There is nothing new under the sun. — Ecclesiastes 1:9
Behold, I make all things new. — Apocalypse 31:5
When Easter comes, the Church delights to remind herself of that newness which is in the risen Christ. […] We are beginning all over again, making all things new. And we have a right to do so, for in the order of grace there is perpetual novelty. In the order of nature there is perpetual affectation of novelty, which never comes to anything; there is nothing new, the wise man reminds us, under the sun, however much, at the moment, things look different. Whereas in the order of grace there is no change apparent, but in truth it is a perpetual spring, inexhaustible in its fecundity.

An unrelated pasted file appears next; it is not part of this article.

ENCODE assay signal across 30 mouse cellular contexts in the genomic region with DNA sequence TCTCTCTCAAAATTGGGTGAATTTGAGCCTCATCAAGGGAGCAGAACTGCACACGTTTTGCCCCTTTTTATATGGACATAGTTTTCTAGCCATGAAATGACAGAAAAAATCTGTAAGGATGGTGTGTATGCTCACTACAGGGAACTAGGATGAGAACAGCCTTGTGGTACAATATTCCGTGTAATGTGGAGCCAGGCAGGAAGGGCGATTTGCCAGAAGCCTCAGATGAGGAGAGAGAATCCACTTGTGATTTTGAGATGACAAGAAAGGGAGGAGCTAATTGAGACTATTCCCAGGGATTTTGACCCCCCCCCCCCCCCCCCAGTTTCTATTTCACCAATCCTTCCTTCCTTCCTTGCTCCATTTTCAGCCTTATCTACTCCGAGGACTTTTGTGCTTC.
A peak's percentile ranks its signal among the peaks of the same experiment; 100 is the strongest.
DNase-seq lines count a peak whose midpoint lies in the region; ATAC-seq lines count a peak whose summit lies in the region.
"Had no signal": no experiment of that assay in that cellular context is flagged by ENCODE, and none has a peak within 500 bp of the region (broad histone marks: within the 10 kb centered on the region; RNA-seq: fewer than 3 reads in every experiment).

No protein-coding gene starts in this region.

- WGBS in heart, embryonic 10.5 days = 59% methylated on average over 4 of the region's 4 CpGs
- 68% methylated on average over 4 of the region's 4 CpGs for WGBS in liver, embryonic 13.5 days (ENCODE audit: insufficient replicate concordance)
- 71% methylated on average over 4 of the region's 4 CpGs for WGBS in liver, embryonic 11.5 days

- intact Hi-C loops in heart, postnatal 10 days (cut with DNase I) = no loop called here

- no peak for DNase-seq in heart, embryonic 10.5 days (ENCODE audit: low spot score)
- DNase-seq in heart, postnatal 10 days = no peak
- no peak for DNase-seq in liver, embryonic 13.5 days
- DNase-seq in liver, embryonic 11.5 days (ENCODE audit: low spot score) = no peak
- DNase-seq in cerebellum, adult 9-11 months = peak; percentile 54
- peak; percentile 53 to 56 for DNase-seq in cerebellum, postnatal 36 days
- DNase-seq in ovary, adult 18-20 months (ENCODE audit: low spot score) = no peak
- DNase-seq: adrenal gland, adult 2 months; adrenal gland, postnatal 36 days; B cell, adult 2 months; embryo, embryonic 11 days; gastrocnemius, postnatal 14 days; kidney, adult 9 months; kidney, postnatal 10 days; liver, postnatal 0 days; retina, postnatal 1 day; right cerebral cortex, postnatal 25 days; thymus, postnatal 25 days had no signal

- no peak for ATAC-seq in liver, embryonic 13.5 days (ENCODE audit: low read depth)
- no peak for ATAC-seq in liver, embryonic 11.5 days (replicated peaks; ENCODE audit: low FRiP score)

There is no novelty in the order of nature, for the same kinds return, the same laws are followed, the same material resources are drawn upon, the same stores of energy are tapped. The cosmic order of nature is bordered by an entropic curve that is the ever-present, yet indecisive, mark of its temporal origins. The order of grace appears changeless just as eternity appears motionless to time. Yet the order of grace is founded in the very life of God, and this eternity is a wisdom that “is more mobile than anything that moves.” (Wisdom 7:24) The life of God is in itself formally infinite. Therefore, there is in principle no limit to the ways in which it can be imitated or participated. Charity, the participation in the life of God beyond the order of nature, is therefore a share in what is “inexhaustible in its fecundity,” the Beauty ever ancient, ever new.